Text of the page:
In 1960, just nine percent of adult children lived with parents. Today, that number is closer to 17%, and grows to a whopping 52% when limited to new college grads. While high, the figures make sense when you consider the rather rough circumstances new graduates face when entering the real world. High debt from college loans and few job opportunities make it difficult for young adults to make it on their own, making it increasingly common to move back in with parents for support after graduation.
This phenomenon has long-reaching ramifications that extend well beyond those first few post-college years, however, both for parents and students. We take a look here at some of the secondary effects of the ever expanding Boomerang Generation and what they mean for the finances, attitudes, psychology, and future of parents and grads living through these strange times.
One-third of parents have to remortgage their home to support adult children.
When kids boomerang back home, it often comes at a big financial cost to parents. More and more parents are being forced to refinance their homes (upwards of 28%) to come up with additional funds, as many didn't plan for the costs associated with supporting adult children beyond the college years. Additionally, two-thirds of parents will have to reduce their own daily living costs, sell a car, or be careful to watch utilities and other expenses in order to pay for living expenses or college costs for kids over 18.
The help parents give boomerang kids often affects their own retirement savings.
In a time when it's getting harder and harder to save enough for retirement (health care doesn't come cheap), the plans of many parents are taking another hit. This one often comes by choice, however, with parents tapping into their retirement savings to help bail out young adults struggling to make ends meet. About 30% of baby boomers who've helped out adult children report taking a hit to their own retirement savings as a result. Financial experts caution such kinds of financial support, stating that parents need to consider their own fiscal stability before helping out children.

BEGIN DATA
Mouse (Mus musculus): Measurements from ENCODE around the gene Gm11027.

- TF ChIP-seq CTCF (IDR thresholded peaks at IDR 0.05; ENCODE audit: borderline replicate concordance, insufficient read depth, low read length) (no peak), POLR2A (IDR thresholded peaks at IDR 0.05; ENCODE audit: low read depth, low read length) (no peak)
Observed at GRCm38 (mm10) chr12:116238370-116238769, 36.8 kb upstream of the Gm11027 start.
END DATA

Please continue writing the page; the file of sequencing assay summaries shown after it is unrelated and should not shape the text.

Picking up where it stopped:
Two in five parents are giving their adult children financial help.
The costs associated with caring for kids don't end at 18 these days. In fact, many parents spend as much as 10% of their income to support their adult children. While young adults struggling under the weight of student loan debt and high unemployment rates may need help, this support could make it harder for parents to get by, both today and in the future, and may lead to dependence on these same grads later on down the road.
Due to greater acceptance, 85% of college grads plan to move home after graduation.
Once upon a time, an adult child moving back home may have gotten the neighbors talking, but these days, it's pretty common. You might even say it's become the new norm, with more than 85% of grads planning to move home for at least a few months after graduation. For the vast majority, the reasons are financial and may represent a shifting rite of passage in the post-college years, as young adults lean on parents while working at internships and paying off debts.
The millennial generation may be less likely to rebel against the values of their parents.
While not every young adult wants to live at home or gets along swimmingly with mom and dad, a Pew study found that millennials aren't as rebellious as their parents were back in their early twenties. Researchers found that while the boomers may have spent a great deal of time (and effort) rebelling against the values and convictions of their parents, millennials have more admiration for older adults and value their beliefs. These factors make it easier for parents and young adults to develop friendships and may be why many find it easier to move back home than in the past.
Many 20-somethings now put off marriage.
Expectations for adult milestones are different today than they were in the past. Few young adults these days plan to be able to get married, buy a house, or have kids before they're 30. Not only is it hard to date when you're living at home, it's also hard to plan for a future when you're still carrying a great deal of college debt. This debt, which is the main reason young adults move home, is changing how many young people see the progression of their adult lives, which could have some far-reaching and long-lasting effects on American demographics.